Anyone that has a driver’s license has probably used a key to start their car. For those that don’t know what happens when they turn that key, in its most basic concept, allows a jolt of electricity to run from the battery to a motor that actually turns or cranks the engine. Sparks are then ignited in the piston chambers that cause a mixture of air and vaporized gasoline to explode. Once all of the cylinders start revolving, the starter motor quickly disengages from the engine and it continues on its own.
Sure, everyone knows that you say. But if you ever see any of those old movies where the guy has to stand in front of the car and turn a crank to get the engine started can appreciate what it was link before the self-starter was invented.
When Kettering was 39 year old, a man born in Loudonville, Ohio, a man that had notoriously bad eyesight and had to have a fellow student read out loud his reading assignments, got his patent for the electric automobile starter. Kettering’s electric starter had been first installed on the 1912 Cadillac. By the early 1920s Kettering’s self-starting motor would be installed on just about every car made. That refinement in automobile ownership made the automobile more attractive, especially women. It was the beginning of the automobile culture that continues to this day.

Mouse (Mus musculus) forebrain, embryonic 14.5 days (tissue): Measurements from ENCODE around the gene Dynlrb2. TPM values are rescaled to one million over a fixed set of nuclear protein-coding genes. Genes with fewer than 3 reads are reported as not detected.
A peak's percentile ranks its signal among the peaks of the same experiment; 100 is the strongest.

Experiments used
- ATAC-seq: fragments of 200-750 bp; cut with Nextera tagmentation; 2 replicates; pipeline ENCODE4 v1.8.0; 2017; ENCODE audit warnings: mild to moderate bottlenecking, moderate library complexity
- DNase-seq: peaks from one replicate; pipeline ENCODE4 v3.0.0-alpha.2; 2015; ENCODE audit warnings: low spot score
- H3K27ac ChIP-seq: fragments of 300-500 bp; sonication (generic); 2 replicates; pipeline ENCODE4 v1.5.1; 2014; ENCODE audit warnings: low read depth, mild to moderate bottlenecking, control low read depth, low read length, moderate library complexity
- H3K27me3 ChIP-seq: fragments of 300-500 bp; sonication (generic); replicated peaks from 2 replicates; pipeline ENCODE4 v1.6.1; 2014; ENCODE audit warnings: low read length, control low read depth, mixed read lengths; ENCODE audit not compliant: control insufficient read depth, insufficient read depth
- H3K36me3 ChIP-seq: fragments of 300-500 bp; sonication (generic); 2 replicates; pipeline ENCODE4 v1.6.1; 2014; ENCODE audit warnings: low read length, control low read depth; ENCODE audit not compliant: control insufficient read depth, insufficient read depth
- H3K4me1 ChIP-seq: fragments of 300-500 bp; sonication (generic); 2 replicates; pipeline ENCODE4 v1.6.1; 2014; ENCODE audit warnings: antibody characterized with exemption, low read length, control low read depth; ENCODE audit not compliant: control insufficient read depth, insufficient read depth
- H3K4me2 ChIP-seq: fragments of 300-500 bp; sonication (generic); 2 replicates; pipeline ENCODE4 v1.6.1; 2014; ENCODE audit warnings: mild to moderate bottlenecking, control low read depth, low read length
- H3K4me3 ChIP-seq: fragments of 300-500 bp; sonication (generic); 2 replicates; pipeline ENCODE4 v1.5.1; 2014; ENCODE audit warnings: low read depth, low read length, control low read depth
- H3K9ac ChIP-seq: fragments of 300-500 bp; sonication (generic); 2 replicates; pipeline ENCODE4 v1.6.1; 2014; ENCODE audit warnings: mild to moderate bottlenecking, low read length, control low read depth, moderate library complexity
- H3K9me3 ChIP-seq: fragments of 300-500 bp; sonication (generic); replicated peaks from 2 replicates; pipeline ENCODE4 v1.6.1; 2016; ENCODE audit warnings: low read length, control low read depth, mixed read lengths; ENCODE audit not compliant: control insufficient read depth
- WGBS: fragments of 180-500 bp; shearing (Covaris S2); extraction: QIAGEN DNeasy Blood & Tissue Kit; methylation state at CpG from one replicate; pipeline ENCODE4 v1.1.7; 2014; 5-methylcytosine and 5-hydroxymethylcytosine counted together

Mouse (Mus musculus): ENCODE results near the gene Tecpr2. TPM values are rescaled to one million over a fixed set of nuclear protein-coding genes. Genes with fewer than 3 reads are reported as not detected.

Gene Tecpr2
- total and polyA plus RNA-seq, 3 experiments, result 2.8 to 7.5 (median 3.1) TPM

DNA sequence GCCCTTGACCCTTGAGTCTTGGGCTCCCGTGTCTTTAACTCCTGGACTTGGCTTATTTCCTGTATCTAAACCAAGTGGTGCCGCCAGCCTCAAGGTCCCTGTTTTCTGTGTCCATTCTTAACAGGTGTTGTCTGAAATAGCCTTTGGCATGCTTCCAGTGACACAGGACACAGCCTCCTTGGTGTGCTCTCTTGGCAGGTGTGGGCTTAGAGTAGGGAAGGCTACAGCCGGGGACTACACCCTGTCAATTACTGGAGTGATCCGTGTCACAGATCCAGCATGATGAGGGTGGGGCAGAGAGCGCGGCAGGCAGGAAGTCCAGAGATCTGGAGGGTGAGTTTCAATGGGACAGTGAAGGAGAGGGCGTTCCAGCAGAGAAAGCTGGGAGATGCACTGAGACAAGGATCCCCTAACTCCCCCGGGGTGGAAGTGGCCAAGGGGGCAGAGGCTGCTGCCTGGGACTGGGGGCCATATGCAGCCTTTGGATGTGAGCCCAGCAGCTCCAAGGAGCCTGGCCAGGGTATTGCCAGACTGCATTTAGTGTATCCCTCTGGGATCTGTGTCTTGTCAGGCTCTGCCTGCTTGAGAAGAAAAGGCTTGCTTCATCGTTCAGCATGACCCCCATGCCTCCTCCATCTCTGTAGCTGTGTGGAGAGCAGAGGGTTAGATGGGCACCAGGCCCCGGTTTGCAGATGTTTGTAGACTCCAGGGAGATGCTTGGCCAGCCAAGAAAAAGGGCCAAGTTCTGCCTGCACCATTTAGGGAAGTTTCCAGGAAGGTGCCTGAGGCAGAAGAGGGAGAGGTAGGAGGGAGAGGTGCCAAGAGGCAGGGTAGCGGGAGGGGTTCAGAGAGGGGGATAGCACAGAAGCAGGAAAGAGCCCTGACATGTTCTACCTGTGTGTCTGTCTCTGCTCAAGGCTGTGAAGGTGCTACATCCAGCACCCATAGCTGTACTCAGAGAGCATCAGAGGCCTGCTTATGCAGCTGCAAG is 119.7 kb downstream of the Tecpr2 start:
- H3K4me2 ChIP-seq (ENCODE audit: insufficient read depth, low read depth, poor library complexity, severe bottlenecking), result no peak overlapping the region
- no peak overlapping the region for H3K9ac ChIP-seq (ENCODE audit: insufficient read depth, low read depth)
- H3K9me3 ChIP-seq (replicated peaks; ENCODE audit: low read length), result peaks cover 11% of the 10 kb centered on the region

Kettering and his company, DELCO (Dayton ELectronics COrporation), went on to create a number of improvements to the automobile including shock absorbers, the automatic transmission, quick-drying automotive paint, and safety glass.
Although he was most famous for his contributions to the auto industry, Charles Kettering also known for developing several medical innovations such as an incubator for premature infants, venereal disease treatments and a number of magnetic diagnostic devices. During his time at DELCO and later at General Motors (GM), Mr. Kettering accumulated a great fortune. In 1945 he and Alfred Sloan, another GM vice president, established the Sloan-Kettering Institute for cancer research.
On this day in 1958 at the age of 82, Charles Kettering died of a stroke at his home in Kettering, Ohio, a suburb of Dayton, named for the inventor.